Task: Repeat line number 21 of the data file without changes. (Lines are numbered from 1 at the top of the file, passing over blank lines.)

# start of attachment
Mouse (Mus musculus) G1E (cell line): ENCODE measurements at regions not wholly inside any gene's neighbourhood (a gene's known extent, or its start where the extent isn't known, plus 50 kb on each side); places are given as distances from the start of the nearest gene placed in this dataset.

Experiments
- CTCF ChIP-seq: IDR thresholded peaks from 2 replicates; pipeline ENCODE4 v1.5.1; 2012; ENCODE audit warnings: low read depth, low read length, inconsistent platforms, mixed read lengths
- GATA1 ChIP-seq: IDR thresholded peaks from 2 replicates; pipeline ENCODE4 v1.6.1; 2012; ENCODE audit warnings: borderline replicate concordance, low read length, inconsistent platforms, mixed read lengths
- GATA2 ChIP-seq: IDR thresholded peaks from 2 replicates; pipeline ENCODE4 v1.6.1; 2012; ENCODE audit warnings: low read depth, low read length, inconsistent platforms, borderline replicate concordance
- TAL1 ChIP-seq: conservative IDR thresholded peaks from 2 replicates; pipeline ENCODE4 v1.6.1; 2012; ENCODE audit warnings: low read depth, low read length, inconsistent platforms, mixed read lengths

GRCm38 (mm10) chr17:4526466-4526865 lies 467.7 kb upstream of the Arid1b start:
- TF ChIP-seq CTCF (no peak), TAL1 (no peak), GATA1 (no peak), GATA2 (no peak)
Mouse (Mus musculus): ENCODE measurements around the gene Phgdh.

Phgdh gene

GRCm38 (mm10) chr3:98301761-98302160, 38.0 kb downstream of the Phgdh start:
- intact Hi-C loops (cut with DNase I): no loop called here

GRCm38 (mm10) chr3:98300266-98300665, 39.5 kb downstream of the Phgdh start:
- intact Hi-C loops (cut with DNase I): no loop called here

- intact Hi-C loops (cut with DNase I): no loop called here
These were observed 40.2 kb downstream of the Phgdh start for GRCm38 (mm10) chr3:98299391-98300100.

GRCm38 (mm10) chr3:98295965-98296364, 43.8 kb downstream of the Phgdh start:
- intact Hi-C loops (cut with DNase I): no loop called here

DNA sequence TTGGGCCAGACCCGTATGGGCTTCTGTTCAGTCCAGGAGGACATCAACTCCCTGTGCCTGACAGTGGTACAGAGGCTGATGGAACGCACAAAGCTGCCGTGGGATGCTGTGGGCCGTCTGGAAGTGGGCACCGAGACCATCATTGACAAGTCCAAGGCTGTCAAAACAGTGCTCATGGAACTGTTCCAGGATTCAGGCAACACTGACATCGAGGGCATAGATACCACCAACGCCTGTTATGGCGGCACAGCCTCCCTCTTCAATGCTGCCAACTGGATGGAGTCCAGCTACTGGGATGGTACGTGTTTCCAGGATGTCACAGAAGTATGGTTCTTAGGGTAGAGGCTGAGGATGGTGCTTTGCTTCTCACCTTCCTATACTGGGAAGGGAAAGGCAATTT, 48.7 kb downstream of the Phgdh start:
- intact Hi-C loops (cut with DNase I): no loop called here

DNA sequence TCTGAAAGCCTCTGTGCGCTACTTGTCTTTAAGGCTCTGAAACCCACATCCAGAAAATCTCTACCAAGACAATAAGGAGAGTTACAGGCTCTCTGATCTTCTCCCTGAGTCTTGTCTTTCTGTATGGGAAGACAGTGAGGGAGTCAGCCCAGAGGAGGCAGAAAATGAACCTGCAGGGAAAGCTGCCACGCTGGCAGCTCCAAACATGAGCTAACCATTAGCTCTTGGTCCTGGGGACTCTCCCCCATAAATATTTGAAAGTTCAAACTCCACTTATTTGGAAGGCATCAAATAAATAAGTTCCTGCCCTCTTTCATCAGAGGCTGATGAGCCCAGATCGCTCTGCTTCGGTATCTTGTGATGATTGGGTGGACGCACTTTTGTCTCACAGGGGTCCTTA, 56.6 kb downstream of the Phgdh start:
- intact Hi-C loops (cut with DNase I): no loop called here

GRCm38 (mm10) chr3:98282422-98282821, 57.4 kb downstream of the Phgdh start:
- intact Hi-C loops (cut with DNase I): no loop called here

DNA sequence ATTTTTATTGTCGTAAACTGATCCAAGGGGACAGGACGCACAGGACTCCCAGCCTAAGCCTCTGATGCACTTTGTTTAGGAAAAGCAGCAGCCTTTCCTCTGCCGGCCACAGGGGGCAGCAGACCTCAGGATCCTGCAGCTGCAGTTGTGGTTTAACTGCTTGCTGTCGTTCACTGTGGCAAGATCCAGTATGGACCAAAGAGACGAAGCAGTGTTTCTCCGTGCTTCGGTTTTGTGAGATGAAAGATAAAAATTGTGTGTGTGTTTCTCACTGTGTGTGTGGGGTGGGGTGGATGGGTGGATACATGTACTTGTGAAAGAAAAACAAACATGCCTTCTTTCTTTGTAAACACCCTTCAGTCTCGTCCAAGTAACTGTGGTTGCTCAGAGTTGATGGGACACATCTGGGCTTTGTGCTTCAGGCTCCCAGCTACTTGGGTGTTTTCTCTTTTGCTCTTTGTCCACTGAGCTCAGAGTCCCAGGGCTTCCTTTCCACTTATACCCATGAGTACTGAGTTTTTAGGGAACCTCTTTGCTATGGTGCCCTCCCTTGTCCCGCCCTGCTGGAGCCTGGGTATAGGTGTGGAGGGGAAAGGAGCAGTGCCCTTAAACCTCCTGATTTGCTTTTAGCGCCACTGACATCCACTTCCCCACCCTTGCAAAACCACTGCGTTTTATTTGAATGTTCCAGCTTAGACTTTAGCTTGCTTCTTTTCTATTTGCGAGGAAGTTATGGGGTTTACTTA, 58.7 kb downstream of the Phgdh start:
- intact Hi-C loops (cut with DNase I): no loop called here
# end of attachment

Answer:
DNA sequence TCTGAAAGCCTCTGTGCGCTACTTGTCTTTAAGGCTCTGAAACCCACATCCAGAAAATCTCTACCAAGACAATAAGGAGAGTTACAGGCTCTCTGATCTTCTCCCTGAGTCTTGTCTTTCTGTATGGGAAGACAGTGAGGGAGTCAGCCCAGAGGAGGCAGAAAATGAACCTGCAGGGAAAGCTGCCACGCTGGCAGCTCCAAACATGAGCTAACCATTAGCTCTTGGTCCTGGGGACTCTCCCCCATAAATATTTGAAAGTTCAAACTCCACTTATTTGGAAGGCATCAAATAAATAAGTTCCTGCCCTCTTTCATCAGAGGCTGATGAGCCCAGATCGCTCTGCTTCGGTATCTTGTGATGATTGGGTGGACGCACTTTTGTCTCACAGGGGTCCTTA, 56.6 kb downstream of the Phgdh start: